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This article was published 18/12/2018 (908 days ago), so information in it may no longer be current.
PORTAGE LA PRAIRIE — A Manitoba man convicted in the killing of a vulnerable senior has lost a bid to see his case tossed out of court due to the length of time it’s taken to deal with.
Justice Robert Cummings wasted no time Tuesday dismissing Martin Sutherland’s argument he should have his murder charge stayed in the May 2014 killing of Niels "Arne" Nielsen in the small town of MacGregor.
A jury convicted Sutherland, 59, of second-degree murder on Oct. 31, meaning more than 49 months had passed since RCMP charged him for the 96-year-old’s death in September 2014.
Sutherland argued the amount of time his case took to conclude violated his Charter right to be tried within a reasonable time.
Delays in Canada’s court system have been under a microscope since July 2016, when the Supreme Court imposed hard deadlines on how long cases should take to complete or face the likelihood judges will toss them out.
The top court said provincial court cases should be wrapped up in 18 months, or 30 months in superior trial courts such as Manitoba’s Court of Queen’s Bench.
The court, however, allowed for a transition period for cases such as Sutherland’s that were already going through the system when the new deadlines took effect.
Despite the exception, defence lawyer Zachary Kinahan argued the 19 months of delay in Sutherland’s case beyond the 30-month ceiling should merit a stay of proceedings.
"This is not a complex case, not an exceptional case — it’s essentially a one-witness case," Kinahan told Cummings. "It’s not appropriate."
The Crown’s case against Sutherland hinged largely on the testimony of Jason Conway, 25. Conway pleaded guilty to second-degree murder and was sentenced in June to life in prison without a chance at parole for 10 years.
The two men, while co-accused in Nielsen’s murder, were not jointly charged.
Conway told RCMP he and Sutherland thought Nielsen had cash in his house and went there to rob him. Court previously heard Nielsen — who lived alone — let them in after they asked to use his phone. He was stabbed to death in his kitchen after handing over some money.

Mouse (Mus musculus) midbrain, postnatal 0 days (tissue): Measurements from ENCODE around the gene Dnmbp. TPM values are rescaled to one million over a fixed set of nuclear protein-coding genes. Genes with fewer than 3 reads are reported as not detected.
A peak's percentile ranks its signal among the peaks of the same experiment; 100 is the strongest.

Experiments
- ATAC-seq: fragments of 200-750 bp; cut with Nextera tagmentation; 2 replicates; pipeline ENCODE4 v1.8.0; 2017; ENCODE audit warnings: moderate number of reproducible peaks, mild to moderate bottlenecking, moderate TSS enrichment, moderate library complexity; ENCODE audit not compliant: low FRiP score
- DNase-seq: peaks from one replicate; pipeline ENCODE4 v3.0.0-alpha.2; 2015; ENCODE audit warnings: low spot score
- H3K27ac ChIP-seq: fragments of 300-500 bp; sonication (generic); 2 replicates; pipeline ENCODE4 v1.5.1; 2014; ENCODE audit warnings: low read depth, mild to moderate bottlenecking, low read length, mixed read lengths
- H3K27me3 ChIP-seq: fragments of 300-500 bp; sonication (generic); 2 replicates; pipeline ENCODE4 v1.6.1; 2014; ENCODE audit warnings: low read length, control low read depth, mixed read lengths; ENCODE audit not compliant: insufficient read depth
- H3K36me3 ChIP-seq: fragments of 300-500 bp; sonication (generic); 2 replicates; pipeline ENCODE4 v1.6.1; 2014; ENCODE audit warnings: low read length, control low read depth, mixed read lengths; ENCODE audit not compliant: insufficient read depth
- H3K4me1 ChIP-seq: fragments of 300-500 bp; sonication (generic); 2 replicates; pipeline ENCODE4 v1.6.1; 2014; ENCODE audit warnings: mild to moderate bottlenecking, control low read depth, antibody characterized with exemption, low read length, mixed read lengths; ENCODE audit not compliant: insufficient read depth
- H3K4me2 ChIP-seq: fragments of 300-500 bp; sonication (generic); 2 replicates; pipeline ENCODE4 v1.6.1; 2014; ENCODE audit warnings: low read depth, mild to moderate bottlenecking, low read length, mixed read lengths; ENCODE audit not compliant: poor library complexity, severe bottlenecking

The Crown conceded there was delay in getting Sutherland to trial, but not as much as Sutherland contended.
One reason for the differing view was an agreement between prosecutors and the defence that Sutherland’s preliminary hearing in provincial court should happen after Conway’s concluded, Crown attorney Michael Bodner said.
That arrangement (which Kinahan disputes existed) was made due to the possibility Conway was going to advance a defence that he wasn’t responsible for Nielsen’s murder due to mental illness, said Bodner.
If he was successful, the case against Sutherland may have collapsed outright.
Sutherland’s case was "unfortunately sidetracked by an NCR (not criminally responsible) defence that ultimately never happened," said Bodner.
Cummings rejected Sutherland’s bid just moments after the lawyers finished up, saying he’d issue written reasons why in coming weeks.
Sutherland will be sentenced on Feb. 27.
While he will receive a life sentence, the Crown has said it will seek to have the time he’s ineligible for parole hiked beyond the mandatory 10-year period.
Neilsen’s killing rocked the small town of MacGregor, located about 40 kilometres west of Portage.
A devout Jehovah's Witness who came to Canada in his 30s, Nielsen was known to spend a lot of time in his Talbot Street East yard. Neighbours said he loved tending to his garden.
He came to live in MacGregor in 2006 after spending a few years in British Columbia. He had also lived in Carberry and the small community of Sidney.